Ascension of Christ


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Noun1.Ascension of Christ - (New Testament) the rising of the body of Jesus into heaven on the 40th day after his ResurrectionAscension of Christ - (New Testament) the rising of the body of Jesus into heaven on the 40th day after his Resurrection
New Testament - the collection of books of the Gospels, Acts of the Apostles, the Pauline and other epistles, and Revelation; composed soon after Christ's death; the second half of the Christian Bible
References in periodicals archive ?
Upward: Faith, Church, and the Ascension of Christ.
But the most joyful time of the festival is the Feast of Ascension - commemorating the ascension of Christ into heaven - when Bulgarians spend cheery time with family and friends tapping colored eggs.
Lankton said the row of 12 icons, which depict major feast and celebration days from the Orthodox calendar and biblical scenes, including the Nativity, the raising of Lazarus from the dead and the Crucifixion and Ascension of Christ, were likely the third row of a giant wall, probably about 40 feet high, with an entrance to the altar at the bottom.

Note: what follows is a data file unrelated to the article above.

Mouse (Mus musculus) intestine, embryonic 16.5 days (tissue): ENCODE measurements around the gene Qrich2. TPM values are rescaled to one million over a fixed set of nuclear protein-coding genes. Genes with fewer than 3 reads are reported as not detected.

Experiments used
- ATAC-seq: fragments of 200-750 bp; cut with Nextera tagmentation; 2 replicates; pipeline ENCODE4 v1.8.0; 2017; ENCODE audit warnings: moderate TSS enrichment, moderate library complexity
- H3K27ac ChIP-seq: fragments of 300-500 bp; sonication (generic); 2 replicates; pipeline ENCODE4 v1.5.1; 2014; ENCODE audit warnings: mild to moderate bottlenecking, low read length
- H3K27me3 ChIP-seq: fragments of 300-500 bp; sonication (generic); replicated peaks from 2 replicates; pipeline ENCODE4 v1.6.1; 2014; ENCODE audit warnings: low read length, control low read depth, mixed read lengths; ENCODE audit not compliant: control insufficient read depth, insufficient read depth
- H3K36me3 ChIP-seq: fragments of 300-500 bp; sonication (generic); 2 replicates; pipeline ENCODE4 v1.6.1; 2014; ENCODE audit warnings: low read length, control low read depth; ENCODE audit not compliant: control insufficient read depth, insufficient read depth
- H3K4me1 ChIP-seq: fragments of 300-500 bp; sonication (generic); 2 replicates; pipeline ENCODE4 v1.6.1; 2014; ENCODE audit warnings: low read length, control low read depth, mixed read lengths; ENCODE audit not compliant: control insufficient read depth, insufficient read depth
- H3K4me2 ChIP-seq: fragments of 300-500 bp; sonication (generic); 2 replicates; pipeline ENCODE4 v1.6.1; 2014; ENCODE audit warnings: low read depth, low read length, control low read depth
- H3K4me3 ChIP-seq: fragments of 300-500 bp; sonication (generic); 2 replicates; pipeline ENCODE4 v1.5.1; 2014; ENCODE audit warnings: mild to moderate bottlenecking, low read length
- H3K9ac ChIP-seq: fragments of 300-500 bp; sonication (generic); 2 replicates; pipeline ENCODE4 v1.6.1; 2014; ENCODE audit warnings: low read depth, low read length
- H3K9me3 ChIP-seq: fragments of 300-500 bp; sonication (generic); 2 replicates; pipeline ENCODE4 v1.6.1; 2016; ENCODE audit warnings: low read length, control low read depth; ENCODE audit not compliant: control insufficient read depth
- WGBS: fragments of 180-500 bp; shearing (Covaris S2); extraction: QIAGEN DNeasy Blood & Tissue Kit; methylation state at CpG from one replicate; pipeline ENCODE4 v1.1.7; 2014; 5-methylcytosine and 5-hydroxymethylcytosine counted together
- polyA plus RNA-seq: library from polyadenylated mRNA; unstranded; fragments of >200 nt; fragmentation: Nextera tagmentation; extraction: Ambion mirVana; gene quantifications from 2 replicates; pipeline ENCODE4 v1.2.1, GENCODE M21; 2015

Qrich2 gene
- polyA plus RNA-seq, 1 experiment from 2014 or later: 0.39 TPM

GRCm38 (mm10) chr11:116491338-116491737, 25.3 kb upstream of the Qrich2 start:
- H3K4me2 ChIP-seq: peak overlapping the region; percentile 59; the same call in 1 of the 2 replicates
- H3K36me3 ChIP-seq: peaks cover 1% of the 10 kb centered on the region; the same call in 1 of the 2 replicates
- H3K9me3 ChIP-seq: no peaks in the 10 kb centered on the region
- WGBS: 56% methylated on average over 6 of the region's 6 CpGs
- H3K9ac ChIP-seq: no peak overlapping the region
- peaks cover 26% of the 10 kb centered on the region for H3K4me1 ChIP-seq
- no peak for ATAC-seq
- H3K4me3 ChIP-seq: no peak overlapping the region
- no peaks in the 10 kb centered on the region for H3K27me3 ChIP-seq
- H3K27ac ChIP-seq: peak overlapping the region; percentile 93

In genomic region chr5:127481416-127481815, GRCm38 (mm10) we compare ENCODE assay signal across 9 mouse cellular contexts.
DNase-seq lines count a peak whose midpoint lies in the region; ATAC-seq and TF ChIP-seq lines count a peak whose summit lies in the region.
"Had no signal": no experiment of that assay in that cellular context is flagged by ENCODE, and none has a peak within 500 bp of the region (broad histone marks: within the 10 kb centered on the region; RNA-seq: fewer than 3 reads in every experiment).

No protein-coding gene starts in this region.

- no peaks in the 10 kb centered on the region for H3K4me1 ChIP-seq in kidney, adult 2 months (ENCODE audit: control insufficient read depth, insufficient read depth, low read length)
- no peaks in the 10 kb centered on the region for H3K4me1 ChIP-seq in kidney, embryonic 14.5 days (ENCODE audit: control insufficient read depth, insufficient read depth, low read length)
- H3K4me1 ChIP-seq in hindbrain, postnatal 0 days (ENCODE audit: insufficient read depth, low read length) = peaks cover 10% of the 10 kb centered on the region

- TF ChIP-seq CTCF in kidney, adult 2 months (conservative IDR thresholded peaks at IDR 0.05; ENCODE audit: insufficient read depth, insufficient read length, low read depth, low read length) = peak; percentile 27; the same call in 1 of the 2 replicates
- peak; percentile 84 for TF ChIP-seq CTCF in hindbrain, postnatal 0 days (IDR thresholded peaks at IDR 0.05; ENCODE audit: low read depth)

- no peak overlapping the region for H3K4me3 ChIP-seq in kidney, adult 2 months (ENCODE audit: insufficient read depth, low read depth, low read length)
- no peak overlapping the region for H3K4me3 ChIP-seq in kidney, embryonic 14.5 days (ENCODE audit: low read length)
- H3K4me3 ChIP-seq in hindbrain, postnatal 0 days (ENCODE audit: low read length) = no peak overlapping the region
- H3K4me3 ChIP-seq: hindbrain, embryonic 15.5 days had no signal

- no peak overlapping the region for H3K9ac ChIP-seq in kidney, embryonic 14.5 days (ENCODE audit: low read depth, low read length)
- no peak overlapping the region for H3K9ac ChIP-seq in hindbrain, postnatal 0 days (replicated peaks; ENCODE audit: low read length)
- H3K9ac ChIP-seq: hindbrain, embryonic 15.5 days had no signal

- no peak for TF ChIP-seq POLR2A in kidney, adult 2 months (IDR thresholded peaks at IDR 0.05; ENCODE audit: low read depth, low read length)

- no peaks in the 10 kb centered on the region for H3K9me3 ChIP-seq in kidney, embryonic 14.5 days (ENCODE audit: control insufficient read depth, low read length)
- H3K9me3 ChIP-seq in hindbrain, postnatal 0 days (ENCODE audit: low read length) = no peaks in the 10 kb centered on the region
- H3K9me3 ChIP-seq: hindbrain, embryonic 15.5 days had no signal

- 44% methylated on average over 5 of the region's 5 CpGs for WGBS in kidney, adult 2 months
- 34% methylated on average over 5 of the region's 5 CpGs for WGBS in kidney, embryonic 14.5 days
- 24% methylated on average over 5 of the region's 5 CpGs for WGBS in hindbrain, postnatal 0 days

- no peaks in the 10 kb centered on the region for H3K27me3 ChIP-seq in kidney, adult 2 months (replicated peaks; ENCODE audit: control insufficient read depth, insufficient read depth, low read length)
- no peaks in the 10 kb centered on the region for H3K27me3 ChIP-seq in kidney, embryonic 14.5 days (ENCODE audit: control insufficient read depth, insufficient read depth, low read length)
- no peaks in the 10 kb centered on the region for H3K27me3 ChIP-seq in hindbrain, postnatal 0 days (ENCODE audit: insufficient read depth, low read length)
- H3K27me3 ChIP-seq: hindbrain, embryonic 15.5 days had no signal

In stark contrast to this tiny panel's meditative intimacy was Dali's explosive The Ascension of Christ (1958; Fig.
Not only does it have a beat you can dance to (although this hypothesis may go largely unproven in most Presbyterian worship services) it also evokes the Ascension of Christ and the sending of the Holy Spirit at Pentecost.
Where "Zone" famously compares an airplane to the ascension of Christ, saints, and prophets--"Les anges voltigent autour du joli voltigeur / Icare, Enoch, Elie, Apollonius de Thyane"--MacSweeney gives us "Icarus Enoch of / Birmingham Ely of Dublin Bobby Sands you madman Apollinaire.
Third, the ascension of Christ made invisible not only the Christ who had been visible until then, but also the Holy Spirit, who had been visible until then only in Christ.
The doctrine of the Ascension of Christ is rejected as a "religious reversal of the death of God [that] cannot reverse or bring to an end the progressive descent of Spirit into flesh" (103).
Denoncourt's Via crucis explores a boy's imaginative interpretation of the Catholic iconic representation of the crucifixion and ascension of Christ.